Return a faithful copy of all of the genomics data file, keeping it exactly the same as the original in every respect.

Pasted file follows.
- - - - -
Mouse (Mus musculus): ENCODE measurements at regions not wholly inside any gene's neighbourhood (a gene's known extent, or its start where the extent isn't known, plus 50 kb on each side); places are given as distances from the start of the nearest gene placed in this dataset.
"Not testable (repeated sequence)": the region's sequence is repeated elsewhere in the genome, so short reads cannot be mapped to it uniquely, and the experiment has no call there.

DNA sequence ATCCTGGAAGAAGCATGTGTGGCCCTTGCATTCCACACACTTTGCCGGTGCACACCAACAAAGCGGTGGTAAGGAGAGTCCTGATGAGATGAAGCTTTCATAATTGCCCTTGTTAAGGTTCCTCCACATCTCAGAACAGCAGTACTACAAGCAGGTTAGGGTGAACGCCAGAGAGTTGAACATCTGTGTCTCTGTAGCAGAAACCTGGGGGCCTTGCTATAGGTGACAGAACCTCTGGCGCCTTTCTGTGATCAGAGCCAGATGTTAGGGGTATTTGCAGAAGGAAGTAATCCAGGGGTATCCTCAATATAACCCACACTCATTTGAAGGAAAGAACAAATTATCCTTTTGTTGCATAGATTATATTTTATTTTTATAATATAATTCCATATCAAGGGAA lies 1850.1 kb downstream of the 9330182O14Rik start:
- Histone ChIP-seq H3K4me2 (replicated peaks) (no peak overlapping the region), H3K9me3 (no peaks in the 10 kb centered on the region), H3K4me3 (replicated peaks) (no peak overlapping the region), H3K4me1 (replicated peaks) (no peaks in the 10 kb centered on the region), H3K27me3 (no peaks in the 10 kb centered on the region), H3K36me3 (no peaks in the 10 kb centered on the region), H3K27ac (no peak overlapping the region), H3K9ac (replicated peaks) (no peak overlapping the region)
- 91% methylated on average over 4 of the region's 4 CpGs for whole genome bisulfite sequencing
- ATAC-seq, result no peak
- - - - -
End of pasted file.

Mouse (Mus musculus): ENCODE measurements at regions not wholly inside any gene's neighbourhood (a gene's known extent, or its start where the extent isn't known, plus 50 kb on each side); places are given as distances from the start of the nearest gene placed in this dataset.
"Not testable (repeated sequence)": the region's sequence is repeated elsewhere in the genome, so short reads cannot be mapped to it uniquely, and the experiment has no call there.

DNA sequence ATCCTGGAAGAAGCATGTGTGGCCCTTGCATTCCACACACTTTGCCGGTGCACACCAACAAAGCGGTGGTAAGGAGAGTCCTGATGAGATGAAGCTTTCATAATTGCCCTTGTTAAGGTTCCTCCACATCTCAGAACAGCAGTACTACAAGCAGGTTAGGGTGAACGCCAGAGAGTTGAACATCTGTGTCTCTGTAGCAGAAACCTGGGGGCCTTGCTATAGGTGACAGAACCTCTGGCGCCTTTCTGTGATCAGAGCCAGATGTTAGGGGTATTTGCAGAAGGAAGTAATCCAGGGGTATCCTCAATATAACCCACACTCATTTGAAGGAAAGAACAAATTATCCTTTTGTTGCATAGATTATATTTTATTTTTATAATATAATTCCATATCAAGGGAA lies 1850.1 kb downstream of the 9330182O14Rik start:
- Histone ChIP-seq H3K4me2 (replicated peaks) (no peak overlapping the region), H3K9me3 (no peaks in the 10 kb centered on the region), H3K4me3 (replicated peaks) (no peak overlapping the region), H3K4me1 (replicated peaks) (no peaks in the 10 kb centered on the region), H3K27me3 (no peaks in the 10 kb centered on the region), H3K36me3 (no peaks in the 10 kb centered on the region), H3K27ac (no peak overlapping the region), H3K9ac (replicated peaks) (no peak overlapping the region)
- 91% methylated on average over 4 of the region's 4 CpGs for whole genome bisulfite sequencing
- ATAC-seq, result no peak